The Australian awards were superseded by the World Food Media Awards associated with Tasting Australia, which began in Adelaide in 1997, something that appears to have been overlooked by Business World. The members of the Food Media Club voted in 2009 to change the organisation’s name to the Australian Association of Food Professionals. Food historian Michael Symons implied in 2014 that the Association was held in some scorn by “serious food journalists” who scoffed at it for being the “PR and Nutritionists Club”.
As of 2017, The Association’s Patron was Margaret Fulton OAM, its President was Kate McGhie (Award-winning international food writer, presenter and judge) and its Vice President was Stewart White (agency principal, senior public relations consultant and editor.) As of 2020, no updates had been made to this information, although Margaret Fulton died in 2019.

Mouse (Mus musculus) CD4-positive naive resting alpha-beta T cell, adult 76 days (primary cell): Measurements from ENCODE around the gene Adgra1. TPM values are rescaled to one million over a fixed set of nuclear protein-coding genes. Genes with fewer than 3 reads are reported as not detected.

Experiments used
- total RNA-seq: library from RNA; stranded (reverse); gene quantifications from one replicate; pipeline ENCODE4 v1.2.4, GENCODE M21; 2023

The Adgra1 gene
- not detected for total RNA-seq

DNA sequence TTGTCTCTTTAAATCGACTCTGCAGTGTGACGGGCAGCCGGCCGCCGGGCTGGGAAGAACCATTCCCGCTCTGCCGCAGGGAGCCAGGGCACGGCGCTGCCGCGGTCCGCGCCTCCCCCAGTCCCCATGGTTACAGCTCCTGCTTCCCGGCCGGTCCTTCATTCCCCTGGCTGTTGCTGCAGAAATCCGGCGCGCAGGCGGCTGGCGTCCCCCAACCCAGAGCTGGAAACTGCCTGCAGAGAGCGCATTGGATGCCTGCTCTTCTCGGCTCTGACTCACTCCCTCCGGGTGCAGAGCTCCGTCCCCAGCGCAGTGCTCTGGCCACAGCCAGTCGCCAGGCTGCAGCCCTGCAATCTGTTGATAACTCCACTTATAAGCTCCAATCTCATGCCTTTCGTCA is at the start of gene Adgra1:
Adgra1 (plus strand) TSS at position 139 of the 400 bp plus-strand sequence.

Prior to 1982, yoghurt was consumed mainly by recent immigrants and health fanatics. It was largely sold by health food stores and viewed as a bit weird. Yoplait Yogurt was the largest selling brand in France and was licensed in Australia by Plumrose. It was launched with a range of fruit flavours, using the line “It’s French for yogurt” and revolutionised the yoghurt market in Australia. More
The first edition of One Continuous Picnic: A History of Australian Eating propounded the idea that Australian cuisine developed from the need for portable food during early colonial days. Symons was among the first to bring an academic approach to the subject of food in Australia. An updated edition was published in 2007. More
Coles began to trial the scanning of barcodes at checkouts. The first supermarket to use scanning in Australia was SIMs supermarket in Footscray, Melbourne and in 1990 Franklins became the first chain to use scanners in all its stores. Other chains followed soon afterwards. More